Felix the Cat 8:09 pm 22 Jan 09

harvyk1 said :

IMHO traffic enforcement spends too much time on the “easy to catch” offences such as speeding (either you where or you where not) and drink driving (either your over the limit or your not) and no where near enough time on bad drivers in general eg overtaking on double lines, pulling out in front of cars, failing to give way. In other words stuff which has a high risk of an accident occurring without the other driver doing something drastic (eg slam on brakes, swerve off the road or onto wrong side of road etc)

Granted it’s an “easy catch” area (downhill) but there are a lot of pedestrians and cyclists in that area going to and from Uni/CSIRO/Civic so the police are justified IMHO. In this area speeding is dangerous. Agree totally that not enough is done about bad driving.

harvyk1 said :

The only way this stuff will be caught is by placing a ton of police in undercover cars and have the roam the streets. It’s not unusual that see at least one good example of what I’m talking about in a day, so imaging what coppers driving around 24 x 7 could find?

I don’t think unmarked cars are needed, quite the opposite. A visible police presence will do more to prevent bad driving rather than police in unmarked cars pulling people over after they have committed an offence. Prevention is better than cure.

Timberwolf65 5:21 pm 22 Jan 09

justbands said :

> One of the motorists – a 25-year-old man from Queanbeyan – found exceeding the speed limit on the Monaro Highway this morning (clocked at 105km/h in an 80 km/h zone) was the same one who was recorded at 158km/h in a 100km/h zone on the Monaro Highway on Saturday morning (January 17).

What an idiot. I wonder if he’s learning yet.

Give him the cane and I bet that learns him!!

harvyk1 4:53 pm 22 Jan 09

JB \ Jazz, you need to put in an edit button, I noticed a couple of missing words \ letters in my previous post.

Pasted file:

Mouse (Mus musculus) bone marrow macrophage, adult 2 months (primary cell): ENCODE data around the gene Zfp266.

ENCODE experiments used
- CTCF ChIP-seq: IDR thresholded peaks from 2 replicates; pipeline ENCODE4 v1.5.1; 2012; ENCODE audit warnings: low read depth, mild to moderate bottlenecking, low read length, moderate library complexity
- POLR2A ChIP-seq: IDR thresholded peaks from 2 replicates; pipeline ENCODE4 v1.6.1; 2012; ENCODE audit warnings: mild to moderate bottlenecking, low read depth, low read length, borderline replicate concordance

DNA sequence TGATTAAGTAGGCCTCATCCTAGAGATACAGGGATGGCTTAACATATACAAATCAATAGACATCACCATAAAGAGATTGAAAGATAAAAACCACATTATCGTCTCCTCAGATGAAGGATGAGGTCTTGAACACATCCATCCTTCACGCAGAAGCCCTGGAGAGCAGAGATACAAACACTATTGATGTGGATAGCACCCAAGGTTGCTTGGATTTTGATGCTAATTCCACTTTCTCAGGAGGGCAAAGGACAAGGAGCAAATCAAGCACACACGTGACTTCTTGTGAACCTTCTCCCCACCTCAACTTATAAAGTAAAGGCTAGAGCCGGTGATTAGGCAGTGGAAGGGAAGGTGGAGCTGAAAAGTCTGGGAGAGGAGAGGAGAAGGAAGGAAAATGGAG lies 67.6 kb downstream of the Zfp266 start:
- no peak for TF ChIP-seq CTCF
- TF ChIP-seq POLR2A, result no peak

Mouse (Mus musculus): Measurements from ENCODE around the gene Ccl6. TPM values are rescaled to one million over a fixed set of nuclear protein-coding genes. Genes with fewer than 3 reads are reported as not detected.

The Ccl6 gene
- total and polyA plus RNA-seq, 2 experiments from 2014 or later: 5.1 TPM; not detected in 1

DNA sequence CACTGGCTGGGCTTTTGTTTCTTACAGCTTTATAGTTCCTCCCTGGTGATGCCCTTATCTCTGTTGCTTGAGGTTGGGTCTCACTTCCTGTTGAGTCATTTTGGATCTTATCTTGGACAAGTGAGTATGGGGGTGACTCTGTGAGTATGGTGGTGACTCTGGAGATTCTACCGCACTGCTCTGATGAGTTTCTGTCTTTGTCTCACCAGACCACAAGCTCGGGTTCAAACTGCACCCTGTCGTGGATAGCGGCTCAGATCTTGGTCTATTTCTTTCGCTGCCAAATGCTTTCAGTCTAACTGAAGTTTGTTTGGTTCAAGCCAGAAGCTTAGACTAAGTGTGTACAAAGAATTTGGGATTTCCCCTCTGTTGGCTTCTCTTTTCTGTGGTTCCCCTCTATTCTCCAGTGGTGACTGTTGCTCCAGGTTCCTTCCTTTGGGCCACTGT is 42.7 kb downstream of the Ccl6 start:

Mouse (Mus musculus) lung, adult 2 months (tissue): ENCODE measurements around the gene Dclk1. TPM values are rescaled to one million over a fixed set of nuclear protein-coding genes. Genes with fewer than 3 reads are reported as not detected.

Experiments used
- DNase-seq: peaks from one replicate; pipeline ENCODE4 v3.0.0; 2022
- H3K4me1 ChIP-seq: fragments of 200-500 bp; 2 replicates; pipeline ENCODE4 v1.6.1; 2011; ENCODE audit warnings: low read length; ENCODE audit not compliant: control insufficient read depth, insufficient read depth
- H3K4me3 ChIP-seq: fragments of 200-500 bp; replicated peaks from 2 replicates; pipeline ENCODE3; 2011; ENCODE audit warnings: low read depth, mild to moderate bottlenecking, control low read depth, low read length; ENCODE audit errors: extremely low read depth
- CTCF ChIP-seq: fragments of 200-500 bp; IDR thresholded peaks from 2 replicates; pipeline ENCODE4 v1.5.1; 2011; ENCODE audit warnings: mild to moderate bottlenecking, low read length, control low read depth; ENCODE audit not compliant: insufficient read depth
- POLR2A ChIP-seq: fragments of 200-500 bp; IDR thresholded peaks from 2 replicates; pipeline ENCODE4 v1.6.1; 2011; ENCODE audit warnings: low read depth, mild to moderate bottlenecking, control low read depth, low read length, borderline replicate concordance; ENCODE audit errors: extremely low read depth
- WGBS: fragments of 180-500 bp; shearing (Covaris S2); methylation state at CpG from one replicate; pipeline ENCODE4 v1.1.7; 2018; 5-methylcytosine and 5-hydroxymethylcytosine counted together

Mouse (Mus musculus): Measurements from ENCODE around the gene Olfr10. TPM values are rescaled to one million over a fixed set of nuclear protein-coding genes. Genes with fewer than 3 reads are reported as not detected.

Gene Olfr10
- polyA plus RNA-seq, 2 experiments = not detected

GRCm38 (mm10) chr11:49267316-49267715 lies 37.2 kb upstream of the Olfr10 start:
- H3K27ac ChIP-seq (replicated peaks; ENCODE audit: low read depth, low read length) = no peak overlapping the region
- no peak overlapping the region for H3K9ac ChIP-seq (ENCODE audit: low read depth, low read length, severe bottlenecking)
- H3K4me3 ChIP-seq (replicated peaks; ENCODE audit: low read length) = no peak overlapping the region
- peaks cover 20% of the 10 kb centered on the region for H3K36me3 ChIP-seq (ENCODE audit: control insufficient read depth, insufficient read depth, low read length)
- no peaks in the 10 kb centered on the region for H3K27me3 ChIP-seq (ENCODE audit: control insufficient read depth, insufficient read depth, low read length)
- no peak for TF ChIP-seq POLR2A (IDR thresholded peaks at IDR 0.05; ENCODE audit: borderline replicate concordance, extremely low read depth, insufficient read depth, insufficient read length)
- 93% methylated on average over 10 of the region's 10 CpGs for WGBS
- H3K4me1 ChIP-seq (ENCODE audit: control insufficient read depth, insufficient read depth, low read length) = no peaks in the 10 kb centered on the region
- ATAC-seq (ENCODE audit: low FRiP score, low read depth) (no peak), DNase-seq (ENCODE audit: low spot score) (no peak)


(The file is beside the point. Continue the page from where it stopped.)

harvyk1 4:51 pm 22 Jan 09

Up to 24km/h over the speed limit is a too fast, but lest we forget that Barry Drive is an 80 zone for half of it, which would mean only 4km/h, and until we become Victoria that’s considered within tolerances, so it’s more than reasonable to expect that even the car been pinged at 84km/h was not driven by an intentional speeder. (It’s not like 150 in a 60 zone).

I know the flip side is that as a driver we’re suppose to be 100% aware, but I’ve seen in more than one occasion people when passing a 60 zone sign, slowing down traffic from 80, a lot of people simply coast rather than actively brake. Given the slope of Barry Drive I know of more than one occasion where someone has been pinged because they slowed down too slowly.

IMHO traffic enforcement spends too much time on the “easy to catch” offences such as speeding (either you where or you where not) and drink driving (either your over the limit or your not) and no where near enough time on bad drivers in general eg overtaking on double lines, pulling out in front of cars, failing to give way. In other words stuff which has a high risk of an accident occurring without the other driver doing something drastic (eg slam on brakes, swerve off the road or onto wrong side of road etc)

The only way this stuff will be caught is by placing a ton of police in undercover cars and have the roam the streets. It’s not unusual that see at least one good example of what I’m talking about in a day, so imaging what coppers driving around 24 x 7 could find?

SadMushroom 4:50 pm 22 Jan 09

That’s for an ACT licence,,,this guy from Qbn obviously has a NSW licence.
Chances are they would have given him a court date or a large fine.

I knew a guy who lost his licence for a total 58years (for repeated offences)in NSW and was told if he was caught driving again he would be jailed.

He was caught again 3 days later in ACT and got a fine after going to court and was banned from driving in ACT.

The different state laws make it easy to cross the border and get away with stuff.

chewy14 4:20 pm 22 Jan 09

He is learning, just slowly.

He has improved from 58km/h+ to 25km/h+ in only a week.

I thought you lost your license immediately for travelling 45km/h + over the limit?

justbands 4:06 pm 22 Jan 09

> One of the motorists – a 25-year-old man from Queanbeyan – found exceeding the speed limit on the Monaro Highway this morning (clocked at 105km/h in an 80 km/h zone) was the same one who was recorded at 158km/h in a 100km/h zone on the Monaro Highway on Saturday morning (January 17).

What an idiot. I wonder if he’s learning yet.